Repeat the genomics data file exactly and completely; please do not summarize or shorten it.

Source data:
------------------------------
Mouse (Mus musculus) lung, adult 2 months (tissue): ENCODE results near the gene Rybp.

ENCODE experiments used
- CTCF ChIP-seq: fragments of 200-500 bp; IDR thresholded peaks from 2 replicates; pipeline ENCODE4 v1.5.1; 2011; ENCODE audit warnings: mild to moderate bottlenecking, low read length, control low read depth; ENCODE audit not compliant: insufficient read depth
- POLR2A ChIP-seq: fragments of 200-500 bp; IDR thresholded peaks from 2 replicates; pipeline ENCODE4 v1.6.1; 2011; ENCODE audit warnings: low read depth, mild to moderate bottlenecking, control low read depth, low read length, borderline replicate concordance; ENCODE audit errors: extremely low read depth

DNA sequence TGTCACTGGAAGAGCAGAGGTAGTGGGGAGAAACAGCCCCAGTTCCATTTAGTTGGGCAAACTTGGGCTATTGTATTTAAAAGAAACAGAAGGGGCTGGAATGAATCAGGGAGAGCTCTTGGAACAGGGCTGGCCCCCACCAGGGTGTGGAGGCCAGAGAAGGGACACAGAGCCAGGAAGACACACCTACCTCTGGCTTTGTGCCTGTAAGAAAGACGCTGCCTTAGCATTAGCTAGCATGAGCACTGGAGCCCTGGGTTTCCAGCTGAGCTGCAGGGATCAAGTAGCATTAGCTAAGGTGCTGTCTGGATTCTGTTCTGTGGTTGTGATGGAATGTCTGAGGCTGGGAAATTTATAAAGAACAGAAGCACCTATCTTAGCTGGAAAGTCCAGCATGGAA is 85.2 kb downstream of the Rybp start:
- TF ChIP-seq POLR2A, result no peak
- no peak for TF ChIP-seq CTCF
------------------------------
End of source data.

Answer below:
Mouse (Mus musculus) lung, adult 2 months (tissue): ENCODE results near the gene Rybp.

ENCODE experiments used
- CTCF ChIP-seq: fragments of 200-500 bp; IDR thresholded peaks from 2 replicates; pipeline ENCODE4 v1.5.1; 2011; ENCODE audit warnings: mild to moderate bottlenecking, low read length, control low read depth; ENCODE audit not compliant: insufficient read depth
- POLR2A ChIP-seq: fragments of 200-500 bp; IDR thresholded peaks from 2 replicates; pipeline ENCODE4 v1.6.1; 2011; ENCODE audit warnings: low read depth, mild to moderate bottlenecking, control low read depth, low read length, borderline replicate concordance; ENCODE audit errors: extremely low read depth

DNA sequence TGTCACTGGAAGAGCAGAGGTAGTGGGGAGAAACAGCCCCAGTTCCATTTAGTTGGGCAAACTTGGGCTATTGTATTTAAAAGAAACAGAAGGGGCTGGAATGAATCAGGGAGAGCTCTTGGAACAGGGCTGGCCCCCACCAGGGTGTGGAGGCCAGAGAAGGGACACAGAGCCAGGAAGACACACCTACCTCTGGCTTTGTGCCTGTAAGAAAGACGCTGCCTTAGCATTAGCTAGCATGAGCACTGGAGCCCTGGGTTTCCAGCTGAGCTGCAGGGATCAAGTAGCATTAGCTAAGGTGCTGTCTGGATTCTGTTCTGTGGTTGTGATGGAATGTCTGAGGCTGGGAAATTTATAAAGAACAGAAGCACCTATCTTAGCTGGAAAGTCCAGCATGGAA is 85.2 kb downstream of the Rybp start:
- TF ChIP-seq POLR2A, result no peak
- no peak for TF ChIP-seq CTCF